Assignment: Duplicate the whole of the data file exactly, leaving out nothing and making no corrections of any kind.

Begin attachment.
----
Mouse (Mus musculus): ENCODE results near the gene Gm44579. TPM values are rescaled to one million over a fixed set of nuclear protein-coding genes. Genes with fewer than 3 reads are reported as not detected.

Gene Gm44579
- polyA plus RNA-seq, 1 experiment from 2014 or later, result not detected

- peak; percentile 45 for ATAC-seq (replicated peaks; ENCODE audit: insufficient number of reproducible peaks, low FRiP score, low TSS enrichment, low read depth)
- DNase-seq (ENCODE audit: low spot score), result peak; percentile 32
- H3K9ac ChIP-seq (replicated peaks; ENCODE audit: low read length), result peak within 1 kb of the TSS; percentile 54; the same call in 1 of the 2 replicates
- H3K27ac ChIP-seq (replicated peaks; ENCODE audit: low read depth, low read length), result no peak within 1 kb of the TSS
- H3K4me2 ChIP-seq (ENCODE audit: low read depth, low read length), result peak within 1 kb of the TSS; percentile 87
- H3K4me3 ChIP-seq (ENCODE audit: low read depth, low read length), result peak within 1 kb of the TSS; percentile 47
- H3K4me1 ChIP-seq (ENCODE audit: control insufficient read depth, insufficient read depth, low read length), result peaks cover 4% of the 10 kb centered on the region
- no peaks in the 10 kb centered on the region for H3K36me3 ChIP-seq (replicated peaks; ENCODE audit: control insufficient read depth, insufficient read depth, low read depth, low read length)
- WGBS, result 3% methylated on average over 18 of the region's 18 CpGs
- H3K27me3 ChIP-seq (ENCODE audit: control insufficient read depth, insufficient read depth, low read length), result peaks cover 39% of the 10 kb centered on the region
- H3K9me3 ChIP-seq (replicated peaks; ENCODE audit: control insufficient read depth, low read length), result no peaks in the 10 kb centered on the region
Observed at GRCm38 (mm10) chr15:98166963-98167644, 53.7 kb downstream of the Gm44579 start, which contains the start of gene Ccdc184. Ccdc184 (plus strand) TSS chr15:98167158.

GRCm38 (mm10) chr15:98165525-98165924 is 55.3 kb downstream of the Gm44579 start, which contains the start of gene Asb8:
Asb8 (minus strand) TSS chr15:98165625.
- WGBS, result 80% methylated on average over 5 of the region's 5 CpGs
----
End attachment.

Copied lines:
Mouse (Mus musculus): ENCODE results near the gene Gm44579. TPM values are rescaled to one million over a fixed set of nuclear protein-coding genes. Genes with fewer than 3 reads are reported as not detected.

Gene Gm44579
- polyA plus RNA-seq, 1 experiment from 2014 or later, result not detected

- peak; percentile 45 for ATAC-seq (replicated peaks; ENCODE audit: insufficient number of reproducible peaks, low FRiP score, low TSS enrichment, low read depth)
- DNase-seq (ENCODE audit: low spot score), result peak; percentile 32
- H3K9ac ChIP-seq (replicated peaks; ENCODE audit: low read length), result peak within 1 kb of the TSS; percentile 54; the same call in 1 of the 2 replicates
- H3K27ac ChIP-seq (replicated peaks; ENCODE audit: low read depth, low read length), result no peak within 1 kb of the TSS
- H3K4me2 ChIP-seq (ENCODE audit: low read depth, low read length), result peak within 1 kb of the TSS; percentile 87
- H3K4me3 ChIP-seq (ENCODE audit: low read depth, low read length), result peak within 1 kb of the TSS; percentile 47
- H3K4me1 ChIP-seq (ENCODE audit: control insufficient read depth, insufficient read depth, low read length), result peaks cover 4% of the 10 kb centered on the region
- no peaks in the 10 kb centered on the region for H3K36me3 ChIP-seq (replicated peaks; ENCODE audit: control insufficient read depth, insufficient read depth, low read depth, low read length)
- WGBS, result 3% methylated on average over 18 of the region's 18 CpGs
- H3K27me3 ChIP-seq (ENCODE audit: control insufficient read depth, insufficient read depth, low read length), result peaks cover 39% of the 10 kb centered on the region
- H3K9me3 ChIP-seq (replicated peaks; ENCODE audit: control insufficient read depth, low read length), result no peaks in the 10 kb centered on the region
Observed at GRCm38 (mm10) chr15:98166963-98167644, 53.7 kb downstream of the Gm44579 start, which contains the start of gene Ccdc184. Ccdc184 (plus strand) TSS chr15:98167158.

GRCm38 (mm10) chr15:98165525-98165924 is 55.3 kb downstream of the Gm44579 start, which contains the start of gene Asb8:
Asb8 (minus strand) TSS chr15:98165625.
- WGBS, result 80% methylated on average over 5 of the region's 5 CpGs